Protein Transfer Problems from SDS-PAGE Gels - Involves Coomassie Staining (Apr/07/2010 )
For ponceau, I let act the solution 5 minutes on my membrane, it is enough. I wash then 3 to 4 time with large volume of TBS-T (until my washing buffer stop to be pink).
To my mind, two things to do:
1° Try your ponceau and coomasie solution on old membrane already detected by colleague. If the staining is not working, try other recipies.
2° When this staining is working, make a new blot, keep two membranes in your transfer protocol. Try to expose the membrane in contact with the gel with ponceau, and the other with Coomasie and labbel the gel with Coomasie.
Ps. Stupid question, but are you blotting in the good sens? gel on the - and membranes on the + ?
Yup, I am blotting in the correct sequence- I mean unless BioRad suddenly decided to make black positive and red negative haha.
I suppose the reason I am have some trouble with the troubleshooting is because no one in my laboratory has done western blotting before. I am trying to build the protocol from the ground up.
I think next time I run the blots, I'll stick to the new buffer concentration and put membranes on both sides of the gel, just in case.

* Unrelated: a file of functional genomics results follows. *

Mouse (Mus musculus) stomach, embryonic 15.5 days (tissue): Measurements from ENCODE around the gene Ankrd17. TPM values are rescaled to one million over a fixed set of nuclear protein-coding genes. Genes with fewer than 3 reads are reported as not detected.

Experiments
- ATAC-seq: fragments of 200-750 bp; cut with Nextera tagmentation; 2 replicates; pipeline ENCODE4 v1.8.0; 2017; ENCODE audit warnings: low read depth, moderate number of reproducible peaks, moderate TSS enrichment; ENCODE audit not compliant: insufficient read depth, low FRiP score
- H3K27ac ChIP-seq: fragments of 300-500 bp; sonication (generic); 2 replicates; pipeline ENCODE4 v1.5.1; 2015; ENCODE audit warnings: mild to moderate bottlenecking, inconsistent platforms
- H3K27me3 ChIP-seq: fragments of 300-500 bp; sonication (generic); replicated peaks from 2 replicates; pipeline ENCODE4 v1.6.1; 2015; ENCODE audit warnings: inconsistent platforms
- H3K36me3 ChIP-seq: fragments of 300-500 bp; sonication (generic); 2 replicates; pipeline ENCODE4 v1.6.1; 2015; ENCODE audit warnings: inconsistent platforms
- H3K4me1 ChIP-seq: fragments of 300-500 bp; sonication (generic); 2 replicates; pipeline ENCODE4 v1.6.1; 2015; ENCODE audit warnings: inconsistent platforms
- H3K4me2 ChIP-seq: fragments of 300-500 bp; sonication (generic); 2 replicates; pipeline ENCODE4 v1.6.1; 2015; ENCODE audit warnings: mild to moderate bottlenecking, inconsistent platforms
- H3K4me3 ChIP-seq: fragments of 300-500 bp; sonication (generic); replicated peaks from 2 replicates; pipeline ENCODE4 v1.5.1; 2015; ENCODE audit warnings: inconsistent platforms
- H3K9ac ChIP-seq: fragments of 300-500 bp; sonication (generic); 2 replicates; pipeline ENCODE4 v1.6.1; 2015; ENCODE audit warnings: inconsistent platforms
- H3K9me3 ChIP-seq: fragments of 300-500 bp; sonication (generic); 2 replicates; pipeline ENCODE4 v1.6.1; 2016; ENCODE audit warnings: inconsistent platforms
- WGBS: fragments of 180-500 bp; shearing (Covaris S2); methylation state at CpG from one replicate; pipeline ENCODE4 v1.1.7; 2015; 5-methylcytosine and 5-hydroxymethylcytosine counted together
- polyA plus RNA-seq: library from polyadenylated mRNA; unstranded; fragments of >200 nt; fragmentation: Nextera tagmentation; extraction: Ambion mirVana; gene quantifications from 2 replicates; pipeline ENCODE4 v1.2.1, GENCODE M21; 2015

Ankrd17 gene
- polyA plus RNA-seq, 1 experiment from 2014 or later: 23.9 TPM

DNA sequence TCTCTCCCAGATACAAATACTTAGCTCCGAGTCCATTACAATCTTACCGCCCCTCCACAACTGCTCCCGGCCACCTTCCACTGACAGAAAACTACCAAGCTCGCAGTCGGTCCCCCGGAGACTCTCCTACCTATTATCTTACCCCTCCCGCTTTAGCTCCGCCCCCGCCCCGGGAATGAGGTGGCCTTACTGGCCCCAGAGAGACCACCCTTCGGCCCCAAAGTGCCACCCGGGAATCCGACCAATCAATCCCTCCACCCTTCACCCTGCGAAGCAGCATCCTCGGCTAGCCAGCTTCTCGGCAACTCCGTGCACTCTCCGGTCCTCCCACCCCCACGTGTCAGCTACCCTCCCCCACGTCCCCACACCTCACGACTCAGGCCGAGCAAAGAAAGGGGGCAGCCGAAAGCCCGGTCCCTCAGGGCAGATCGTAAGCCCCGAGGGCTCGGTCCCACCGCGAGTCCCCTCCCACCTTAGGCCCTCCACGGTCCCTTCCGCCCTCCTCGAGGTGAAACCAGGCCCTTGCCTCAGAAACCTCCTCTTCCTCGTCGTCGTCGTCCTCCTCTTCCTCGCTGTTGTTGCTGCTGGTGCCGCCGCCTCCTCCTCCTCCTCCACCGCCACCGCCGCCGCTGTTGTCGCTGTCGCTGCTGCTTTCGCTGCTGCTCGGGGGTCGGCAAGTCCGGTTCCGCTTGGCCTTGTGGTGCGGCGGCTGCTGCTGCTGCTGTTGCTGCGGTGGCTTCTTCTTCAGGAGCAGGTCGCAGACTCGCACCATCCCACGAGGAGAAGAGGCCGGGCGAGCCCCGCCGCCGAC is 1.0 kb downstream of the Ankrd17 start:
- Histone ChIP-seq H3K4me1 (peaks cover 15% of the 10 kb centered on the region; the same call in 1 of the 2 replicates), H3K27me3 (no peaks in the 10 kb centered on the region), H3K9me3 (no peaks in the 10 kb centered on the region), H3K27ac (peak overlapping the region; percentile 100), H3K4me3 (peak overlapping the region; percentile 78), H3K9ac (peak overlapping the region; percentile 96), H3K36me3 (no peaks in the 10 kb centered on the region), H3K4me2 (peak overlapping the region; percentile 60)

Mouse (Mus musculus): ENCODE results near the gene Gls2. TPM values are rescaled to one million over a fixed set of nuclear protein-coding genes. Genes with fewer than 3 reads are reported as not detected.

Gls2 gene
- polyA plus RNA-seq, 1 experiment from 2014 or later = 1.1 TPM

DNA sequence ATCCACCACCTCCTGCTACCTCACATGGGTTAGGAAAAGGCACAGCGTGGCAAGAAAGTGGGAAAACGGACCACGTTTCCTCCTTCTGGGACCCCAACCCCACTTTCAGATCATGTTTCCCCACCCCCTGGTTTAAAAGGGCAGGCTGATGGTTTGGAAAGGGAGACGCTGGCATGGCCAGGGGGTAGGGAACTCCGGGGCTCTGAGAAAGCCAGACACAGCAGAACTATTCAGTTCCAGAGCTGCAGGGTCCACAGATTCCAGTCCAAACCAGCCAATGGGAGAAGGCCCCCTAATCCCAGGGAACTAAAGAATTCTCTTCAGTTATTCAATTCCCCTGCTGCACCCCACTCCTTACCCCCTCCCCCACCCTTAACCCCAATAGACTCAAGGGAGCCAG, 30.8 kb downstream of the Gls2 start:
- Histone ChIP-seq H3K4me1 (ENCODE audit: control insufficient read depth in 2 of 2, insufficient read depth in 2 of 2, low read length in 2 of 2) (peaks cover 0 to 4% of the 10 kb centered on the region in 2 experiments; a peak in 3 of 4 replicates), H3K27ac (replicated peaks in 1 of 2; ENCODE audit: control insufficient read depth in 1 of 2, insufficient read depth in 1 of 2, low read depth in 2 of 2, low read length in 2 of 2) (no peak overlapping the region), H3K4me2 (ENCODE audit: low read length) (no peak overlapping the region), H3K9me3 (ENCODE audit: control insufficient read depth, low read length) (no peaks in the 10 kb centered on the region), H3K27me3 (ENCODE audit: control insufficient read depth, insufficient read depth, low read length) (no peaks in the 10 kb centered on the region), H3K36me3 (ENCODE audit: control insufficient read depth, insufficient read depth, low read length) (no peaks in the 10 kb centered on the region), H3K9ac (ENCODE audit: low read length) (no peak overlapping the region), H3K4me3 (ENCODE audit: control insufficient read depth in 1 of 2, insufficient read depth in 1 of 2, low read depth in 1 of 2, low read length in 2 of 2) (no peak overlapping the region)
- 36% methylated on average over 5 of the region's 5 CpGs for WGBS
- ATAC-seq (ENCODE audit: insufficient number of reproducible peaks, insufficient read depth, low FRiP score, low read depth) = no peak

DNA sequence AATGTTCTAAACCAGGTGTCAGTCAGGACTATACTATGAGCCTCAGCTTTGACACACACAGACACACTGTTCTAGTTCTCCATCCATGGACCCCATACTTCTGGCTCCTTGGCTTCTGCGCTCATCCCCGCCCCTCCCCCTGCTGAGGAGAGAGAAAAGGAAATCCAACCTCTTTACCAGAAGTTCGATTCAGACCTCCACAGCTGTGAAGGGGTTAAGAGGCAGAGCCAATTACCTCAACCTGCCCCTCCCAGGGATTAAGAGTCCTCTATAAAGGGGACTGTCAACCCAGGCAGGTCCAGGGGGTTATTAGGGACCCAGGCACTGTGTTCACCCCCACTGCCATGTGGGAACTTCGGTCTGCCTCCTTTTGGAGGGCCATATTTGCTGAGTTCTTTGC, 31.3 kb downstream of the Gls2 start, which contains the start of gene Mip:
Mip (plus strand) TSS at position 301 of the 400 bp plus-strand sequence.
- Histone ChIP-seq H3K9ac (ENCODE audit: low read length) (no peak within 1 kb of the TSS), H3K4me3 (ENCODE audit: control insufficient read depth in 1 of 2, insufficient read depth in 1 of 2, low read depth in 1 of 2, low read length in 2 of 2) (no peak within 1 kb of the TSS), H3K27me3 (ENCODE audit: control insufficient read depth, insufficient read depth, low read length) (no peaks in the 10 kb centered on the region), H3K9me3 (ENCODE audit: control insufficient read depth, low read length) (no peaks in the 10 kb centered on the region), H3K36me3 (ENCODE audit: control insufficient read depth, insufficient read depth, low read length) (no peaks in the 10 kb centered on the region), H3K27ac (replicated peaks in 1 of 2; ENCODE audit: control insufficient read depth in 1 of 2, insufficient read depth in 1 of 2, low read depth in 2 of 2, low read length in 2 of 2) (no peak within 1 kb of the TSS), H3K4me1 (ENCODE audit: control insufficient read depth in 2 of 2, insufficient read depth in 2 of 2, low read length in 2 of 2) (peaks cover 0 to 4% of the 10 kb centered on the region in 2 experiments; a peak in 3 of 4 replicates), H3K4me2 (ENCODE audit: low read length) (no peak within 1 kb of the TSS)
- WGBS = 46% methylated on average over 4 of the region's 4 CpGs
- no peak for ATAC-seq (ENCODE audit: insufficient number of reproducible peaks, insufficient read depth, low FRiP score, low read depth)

Bah, still no bands on transfer membranes. =(
Is there a polarity to these membranes? Also, when I take the transfer membranes out of the cassette post-transfer, I see "grayish" areas, does that mean there were air bubbles there?
0.1% sds in the transfer medium is too much. try 0.05%. keep the methanol at 20%.
the methanol strips sds off the protein. sds interferes with binding.
0.05% sds helps get the protein out of the gel and then gets removed by the methanol.
Hmm, I will try that out!
I have a couple of transferring troubleshooting ideas up my sleeve- but I was wondering, can I use the Biosafe coomassie stain to blot my membranes for proteins? I hear that coomassie stains are more sensitive than Ponceau stains, so I suspect that maybe I will get different results with a different stain.
Chiapet874 on Apr 18 2010, 09:49 PM said:
in general, no. coomassie stain is permanent. ponceau s is easily removable. coomassie will interfere with color deposition (used in some western blots) and may interfere with chemiluminescence. it may also interfere with antibody binding.
since you are using chemiluminescence to visualize your blot you can try it, if you don't mind possibly wasting the materials.